Get excellent games and help charities all at once; sounds like a winner!

Home Arts and Entertainment Get excellent games and help charities all at once; sounds like a winner!

And now it’s time to talk about perhaps the best form of gaming ever: gaming for charity!

In 2010, a group of independent game developers banded together with another one, Wolfire Games, to deliver their games in connection with the Electronic Frontier Foundation, a civil liberties group that defends online rights, as well as Child’s Play Charity, started in 2003 by the creators of the webcomic Penny Arcade as a means to deliver gaming equipment and software to hospitalized children.

Today, the Humble Indie Bundle is in its third iteration, offering some of the best indie games you’ll find at an astonishing price point: you set the price! That’s right, for a little less than one week from this posting, for from as little as a penny if you desire, to thousands of dollars (as has been paid by Notch, maker of Minecraft and Infinity Ward, maker of Call of Duty), you can own at least six high-quality games from gaming’s underdog developers. You can pay through PayPal or other popular online commerce methods. And you’ll be able to set how much of your payment you wish to give to the game developers, the EFF or Child’s Play, or to the organizers, Wolfire, themselves!

Best of all, if you donate higher than the current average (just under five dollars at this typing) you will also be buying the previous year’s Humble Pack – five more excellent games! Normal ‘retail’ purchase price for all these games runs more than $85, so $5 is quite a deal.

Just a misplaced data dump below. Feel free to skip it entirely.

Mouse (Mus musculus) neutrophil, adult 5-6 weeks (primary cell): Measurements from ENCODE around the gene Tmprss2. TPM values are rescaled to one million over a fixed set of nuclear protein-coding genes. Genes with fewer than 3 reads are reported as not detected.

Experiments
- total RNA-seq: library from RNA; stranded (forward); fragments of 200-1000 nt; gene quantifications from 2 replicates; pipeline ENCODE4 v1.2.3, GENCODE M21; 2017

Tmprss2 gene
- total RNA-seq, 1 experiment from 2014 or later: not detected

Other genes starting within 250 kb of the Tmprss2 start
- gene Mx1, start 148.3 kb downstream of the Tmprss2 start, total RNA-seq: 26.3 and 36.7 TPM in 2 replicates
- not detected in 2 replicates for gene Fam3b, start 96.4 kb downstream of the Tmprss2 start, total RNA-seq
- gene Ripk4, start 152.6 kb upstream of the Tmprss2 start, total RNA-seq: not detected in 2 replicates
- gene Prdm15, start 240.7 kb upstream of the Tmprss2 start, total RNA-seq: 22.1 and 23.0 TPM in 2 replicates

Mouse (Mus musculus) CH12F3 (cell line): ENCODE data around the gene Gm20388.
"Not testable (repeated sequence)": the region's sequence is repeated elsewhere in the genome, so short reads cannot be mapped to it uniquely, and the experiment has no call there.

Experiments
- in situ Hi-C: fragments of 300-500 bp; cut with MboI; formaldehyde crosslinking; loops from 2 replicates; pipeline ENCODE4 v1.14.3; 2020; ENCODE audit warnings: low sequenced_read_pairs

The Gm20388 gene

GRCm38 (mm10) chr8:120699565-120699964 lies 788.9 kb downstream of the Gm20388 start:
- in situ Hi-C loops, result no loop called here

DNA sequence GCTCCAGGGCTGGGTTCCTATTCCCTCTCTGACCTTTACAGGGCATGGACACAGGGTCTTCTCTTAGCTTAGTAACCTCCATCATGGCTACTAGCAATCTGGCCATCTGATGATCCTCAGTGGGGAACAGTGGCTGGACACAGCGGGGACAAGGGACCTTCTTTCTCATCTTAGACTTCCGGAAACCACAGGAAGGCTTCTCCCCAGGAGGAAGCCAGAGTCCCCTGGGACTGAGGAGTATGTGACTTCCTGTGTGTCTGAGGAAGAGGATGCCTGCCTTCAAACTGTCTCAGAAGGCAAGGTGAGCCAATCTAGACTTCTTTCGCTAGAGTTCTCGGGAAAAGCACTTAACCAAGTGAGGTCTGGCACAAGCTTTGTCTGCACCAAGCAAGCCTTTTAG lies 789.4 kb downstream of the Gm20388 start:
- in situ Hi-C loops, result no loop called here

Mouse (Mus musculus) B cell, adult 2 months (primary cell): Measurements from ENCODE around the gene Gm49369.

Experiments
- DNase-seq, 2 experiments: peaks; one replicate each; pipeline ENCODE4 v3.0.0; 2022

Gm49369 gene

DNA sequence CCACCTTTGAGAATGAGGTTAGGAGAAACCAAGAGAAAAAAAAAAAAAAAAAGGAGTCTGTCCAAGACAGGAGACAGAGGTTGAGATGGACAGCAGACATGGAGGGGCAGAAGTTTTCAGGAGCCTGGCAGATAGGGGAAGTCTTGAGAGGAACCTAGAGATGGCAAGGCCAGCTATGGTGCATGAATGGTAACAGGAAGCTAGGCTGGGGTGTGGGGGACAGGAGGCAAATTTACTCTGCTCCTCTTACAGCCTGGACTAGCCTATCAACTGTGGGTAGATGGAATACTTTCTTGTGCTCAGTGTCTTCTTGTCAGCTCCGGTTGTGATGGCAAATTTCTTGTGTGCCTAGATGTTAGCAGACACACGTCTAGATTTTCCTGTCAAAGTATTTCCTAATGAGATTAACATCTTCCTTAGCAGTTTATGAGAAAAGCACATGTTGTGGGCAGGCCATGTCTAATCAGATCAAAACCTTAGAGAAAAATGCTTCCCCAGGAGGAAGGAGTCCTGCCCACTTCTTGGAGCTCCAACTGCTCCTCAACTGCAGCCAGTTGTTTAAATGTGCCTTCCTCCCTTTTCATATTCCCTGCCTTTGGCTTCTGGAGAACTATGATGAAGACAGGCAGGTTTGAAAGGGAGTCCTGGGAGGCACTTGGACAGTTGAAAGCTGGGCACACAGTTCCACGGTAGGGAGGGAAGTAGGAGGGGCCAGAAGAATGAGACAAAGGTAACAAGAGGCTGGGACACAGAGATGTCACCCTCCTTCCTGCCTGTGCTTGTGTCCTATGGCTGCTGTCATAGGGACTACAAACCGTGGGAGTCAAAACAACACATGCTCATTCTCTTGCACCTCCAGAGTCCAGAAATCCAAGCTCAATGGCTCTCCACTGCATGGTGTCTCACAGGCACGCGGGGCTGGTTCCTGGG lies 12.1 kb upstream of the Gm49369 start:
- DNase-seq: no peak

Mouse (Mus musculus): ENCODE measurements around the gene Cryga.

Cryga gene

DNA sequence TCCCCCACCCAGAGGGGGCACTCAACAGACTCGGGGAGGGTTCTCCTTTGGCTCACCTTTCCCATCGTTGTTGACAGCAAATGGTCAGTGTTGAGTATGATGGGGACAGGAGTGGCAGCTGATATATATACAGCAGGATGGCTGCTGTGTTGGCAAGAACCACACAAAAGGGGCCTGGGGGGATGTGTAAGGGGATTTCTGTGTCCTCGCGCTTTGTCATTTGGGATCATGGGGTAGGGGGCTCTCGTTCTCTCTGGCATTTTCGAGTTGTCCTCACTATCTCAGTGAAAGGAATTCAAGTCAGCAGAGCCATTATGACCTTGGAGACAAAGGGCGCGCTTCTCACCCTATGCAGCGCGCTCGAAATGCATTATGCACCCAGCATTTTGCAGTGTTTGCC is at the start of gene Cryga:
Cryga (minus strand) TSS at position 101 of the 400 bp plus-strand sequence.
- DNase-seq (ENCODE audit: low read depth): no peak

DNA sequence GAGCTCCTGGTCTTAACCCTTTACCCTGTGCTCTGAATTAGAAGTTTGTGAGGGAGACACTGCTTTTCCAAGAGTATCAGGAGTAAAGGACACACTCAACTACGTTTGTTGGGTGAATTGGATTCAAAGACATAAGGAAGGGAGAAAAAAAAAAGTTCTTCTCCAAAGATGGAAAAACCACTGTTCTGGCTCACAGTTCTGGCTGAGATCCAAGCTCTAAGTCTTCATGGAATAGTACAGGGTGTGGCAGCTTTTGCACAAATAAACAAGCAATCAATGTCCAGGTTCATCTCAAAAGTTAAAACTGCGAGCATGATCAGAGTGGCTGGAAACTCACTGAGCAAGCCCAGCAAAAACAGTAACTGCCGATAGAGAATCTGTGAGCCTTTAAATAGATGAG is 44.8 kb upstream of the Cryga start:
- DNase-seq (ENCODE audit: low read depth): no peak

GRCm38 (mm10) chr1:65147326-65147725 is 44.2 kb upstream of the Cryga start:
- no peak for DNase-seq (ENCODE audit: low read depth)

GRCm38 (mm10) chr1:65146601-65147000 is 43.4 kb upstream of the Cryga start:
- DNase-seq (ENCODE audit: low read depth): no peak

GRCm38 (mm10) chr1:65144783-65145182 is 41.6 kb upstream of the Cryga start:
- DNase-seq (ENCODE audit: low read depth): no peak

Now, I suppose you’ll want to hear about the games. Two of them, belonging to the most recent (3rd) pack, I have covered lightly already: Cogs, which consists of a series of steampunk-styled puzzles with turning golden cogs as their goal, and VVVVVV, a very simplistic, retro-styled platformer/exploration game that is unique in its control method: the protagonist, Captain Viridian, does not jump, but reverses gravity with a button press; a switch at the wrong time can send him barreling into spikes or one of the ubiquitous enemies in his way.

I’ll cover two more games that caught my eye while playing through the offerings:

Braid, a game released two years ago on the Xbox Live Arcade, is another 2D side-scroller, a game in which you control Tim, an average guy who seems to have made a BIG social mistake concerning his love, a beautiful princess. If only he could go back in time and ensure he never made that damning faux pas… Well, perhaps with his time-traveling powers, he could! Traversing the various worlds of Tim’s imagination, collecting puzzle pieces that enable him to re-assemble his memories of the good times with his love, avoiding nasty monsters and finagling his environment with his trusty time controls (which change in every world), Tim (apparently) hopes to somehow acquire his powers in the real world!

Osmos is a rather unique game in which there’s no real story, but you are a living sub-atomic mote, a nondescript spherical blob of matter, and you want to gain more atomic mass. You do this by propelling yourself through the miasma (ironically by losing your mass!), absorbing other motes which are smaller than you, and avoiding those which are larger. Different levels throw curves your way as you’re asked to absorb more “interesting” blobs of matter, which may try to avoid you! The temptation to speed through the miasma to gain more mass quickly is quite present, but remember, as in most things, slow and steady wins the race.

So, check out this awesome bundle, and get that warm feeling for helping out independent game developers as well as very needy charities!

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